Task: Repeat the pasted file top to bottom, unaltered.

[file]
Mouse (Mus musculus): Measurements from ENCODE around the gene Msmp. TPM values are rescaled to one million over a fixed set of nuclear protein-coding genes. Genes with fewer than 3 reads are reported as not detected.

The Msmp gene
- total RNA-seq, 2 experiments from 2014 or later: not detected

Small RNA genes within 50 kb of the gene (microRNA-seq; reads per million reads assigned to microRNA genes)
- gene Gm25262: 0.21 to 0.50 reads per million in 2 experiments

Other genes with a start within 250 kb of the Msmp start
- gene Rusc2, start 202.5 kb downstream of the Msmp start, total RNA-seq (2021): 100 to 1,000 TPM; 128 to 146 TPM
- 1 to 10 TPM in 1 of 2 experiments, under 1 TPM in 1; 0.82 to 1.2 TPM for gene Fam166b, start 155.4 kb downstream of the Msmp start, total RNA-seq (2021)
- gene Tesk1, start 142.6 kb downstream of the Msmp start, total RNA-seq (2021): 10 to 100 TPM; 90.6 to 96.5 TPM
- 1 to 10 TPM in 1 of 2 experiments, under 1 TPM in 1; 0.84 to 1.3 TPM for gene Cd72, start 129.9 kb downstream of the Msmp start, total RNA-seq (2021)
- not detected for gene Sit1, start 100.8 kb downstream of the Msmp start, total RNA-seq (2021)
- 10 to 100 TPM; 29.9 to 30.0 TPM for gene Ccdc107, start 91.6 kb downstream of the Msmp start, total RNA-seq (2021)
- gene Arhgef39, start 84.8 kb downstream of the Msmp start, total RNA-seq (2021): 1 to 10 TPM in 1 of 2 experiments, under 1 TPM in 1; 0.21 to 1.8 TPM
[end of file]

Mouse (Mus musculus): Measurements from ENCODE around the gene Msmp. TPM values are rescaled to one million over a fixed set of nuclear protein-coding genes. Genes with fewer than 3 reads are reported as not detected.

The Msmp gene
- total RNA-seq, 2 experiments from 2014 or later: not detected

Small RNA genes within 50 kb of the gene (microRNA-seq; reads per million reads assigned to microRNA genes)
- gene Gm25262: 0.21 to 0.50 reads per million in 2 experiments

Other genes with a start within 250 kb of the Msmp start
- gene Rusc2, start 202.5 kb downstream of the Msmp start, total RNA-seq (2021): 100 to 1,000 TPM; 128 to 146 TPM
- 1 to 10 TPM in 1 of 2 experiments, under 1 TPM in 1; 0.82 to 1.2 TPM for gene Fam166b, start 155.4 kb downstream of the Msmp start, total RNA-seq (2021)
- gene Tesk1, start 142.6 kb downstream of the Msmp start, total RNA-seq (2021): 10 to 100 TPM; 90.6 to 96.5 TPM
- 1 to 10 TPM in 1 of 2 experiments, under 1 TPM in 1; 0.84 to 1.3 TPM for gene Cd72, start 129.9 kb downstream of the Msmp start, total RNA-seq (2021)
- not detected for gene Sit1, start 100.8 kb downstream of the Msmp start, total RNA-seq (2021)
- 10 to 100 TPM; 29.9 to 30.0 TPM for gene Ccdc107, start 91.6 kb downstream of the Msmp start, total RNA-seq (2021)
- gene Arhgef39, start 84.8 kb downstream of the Msmp start, total RNA-seq (2021): 1 to 10 TPM in 1 of 2 experiments, under 1 TPM in 1; 0.21 to 1.8 TPM